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Opinion: How to solve Australia's car theft problem

By Tim Keen, 10 Jun 2019 Features

Opinion solving Australia car theft feature

There is a cheap solution to solving our nation's car theft problem

YOU MAY HAVE READ recently about the Brisbane man clinging to the back of his own Hilux, wearing nothing but a towel, while the heartless car thieves who pinched it from his driveway tried to shake him loose at more than 100km/h. It’s a Sophie’s Choice scenario between losing your ute, losing your life or losing your towel on the freeway and having to walk home in the nuddy.

I feel his pain. My first car was stolen. The thieves drove it from Sydney to Nowra and dumped it, largely intact except for a damaged door lock. Although they did nick eight bucks from the glovebox. Bastards.

And it got me thinking: are you pro or anti car theft? If it sounds like a stupid question, ask yourself: did you enjoy Gone In 60 Seconds? Of course you did, both of them, and not least because the remake had Nicolas Cage throwing Doctor Who off a building like Hans Gruber.

Whether you root for the car thief or the bethieved owner depends on your point of view. It’s like watching an animal documentary – if it’s about zebras, you’re crying “Run, baby zebra, fly like the wind!” And if it’s about lions, you’re shouting “Git that zebra! Git him good!”

The lion scenario is Gone In 60 Seconds or Fast & Furious. Most of us would probably fall under Team Zebra, barracking against the marauding car thieves, right? But look at the numbers.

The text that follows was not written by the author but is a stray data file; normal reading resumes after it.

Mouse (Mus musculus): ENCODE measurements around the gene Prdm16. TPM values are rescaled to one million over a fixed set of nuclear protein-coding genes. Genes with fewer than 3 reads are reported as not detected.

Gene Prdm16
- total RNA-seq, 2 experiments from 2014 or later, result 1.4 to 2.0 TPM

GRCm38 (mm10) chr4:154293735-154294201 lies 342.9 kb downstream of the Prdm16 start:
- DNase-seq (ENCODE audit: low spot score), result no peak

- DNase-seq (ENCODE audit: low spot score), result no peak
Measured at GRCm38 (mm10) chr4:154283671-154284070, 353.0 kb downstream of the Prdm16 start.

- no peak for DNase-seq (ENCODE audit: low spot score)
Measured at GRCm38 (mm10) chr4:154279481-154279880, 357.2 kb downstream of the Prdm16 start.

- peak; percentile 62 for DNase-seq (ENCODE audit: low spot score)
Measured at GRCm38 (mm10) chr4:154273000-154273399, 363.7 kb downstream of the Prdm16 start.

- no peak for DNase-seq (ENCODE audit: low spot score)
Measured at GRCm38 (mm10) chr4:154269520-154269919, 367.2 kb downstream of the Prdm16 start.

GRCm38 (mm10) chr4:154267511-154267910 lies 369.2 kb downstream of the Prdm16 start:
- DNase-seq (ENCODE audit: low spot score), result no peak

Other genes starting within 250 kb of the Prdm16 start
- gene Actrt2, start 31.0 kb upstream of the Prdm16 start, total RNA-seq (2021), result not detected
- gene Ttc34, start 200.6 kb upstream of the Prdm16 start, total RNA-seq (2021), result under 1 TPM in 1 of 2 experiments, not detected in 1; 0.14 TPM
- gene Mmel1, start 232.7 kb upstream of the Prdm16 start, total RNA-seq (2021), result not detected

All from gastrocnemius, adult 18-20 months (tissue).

According to insurance companies, there were 52,858 vehicles stolen in Australia in 2017. Which works out to about one every 10 minutes, and either means there’s a staggeringly large number of people in this country who are very pro car theft; or there’s only one, and he’s incredibly busy.

Related: The best anti-theft options

Victoria is the national hot spot for car theft, with almost a third of all stolen cars being pilfered in the Garden State. Victorian statistics for people convicted of car theft are only available in five-year blocks, the most recent being 2013 to 2017.

Over that five-year period in Victoria, there were 10,714 people convicted of theft of a motor vehicle – and over the same five-year period, there were 92,915 stolen vehicles reported to the Victorian police.
(So your odds of being potted for stealing a car in Victoria are about 11.5 per cent, or a little lower than one in eight.)

Of those people convicted of stealing cars, 65 per cent were men aged from 18 to 29. So let’s assume that percentage holds true for the entire number of car thefts, and not just for the ones the police actually solved: that would mean that over five years, there were 60,394 vehicles stolen by men aged 18 to 29.

But here’s the thing: there are only 427,000 men aged 18 to 29 in Victoria. Which means that 14 per cent of them are car thieves! That’s one in seven! If there’s seven men standing around you right now, one of them is a car thief! If you’re in Team Zebra, you should find out which one and throw him off a roof like Doctor Who. (And with that one sentence, Motor’s lawyer just spat coffee all over his desk.)

Clearly Australia, and especially Victoria, is rife with car thieves. How is there a “find my phone” feature built into most smartphones these days, but someone pilfers your car and you have to risk your life clinging to the back of it wearing only a towel? You can buy a GPS tracker to stick on your car for about $60 – but here’s a better idea: mandatory GPS trackers installed in every car. Even old cars.

At $60 a pop, make the GPS tracker tax deductible, and it would still save the government a small fortune in police man-hours tracking down nicked cars, for a lousy one-in-eight conviction rate. And it would free up hundreds of police to form a cold case unit and find whoever stole my 1974 Corona and bring them to justice. And get my eight bucks back.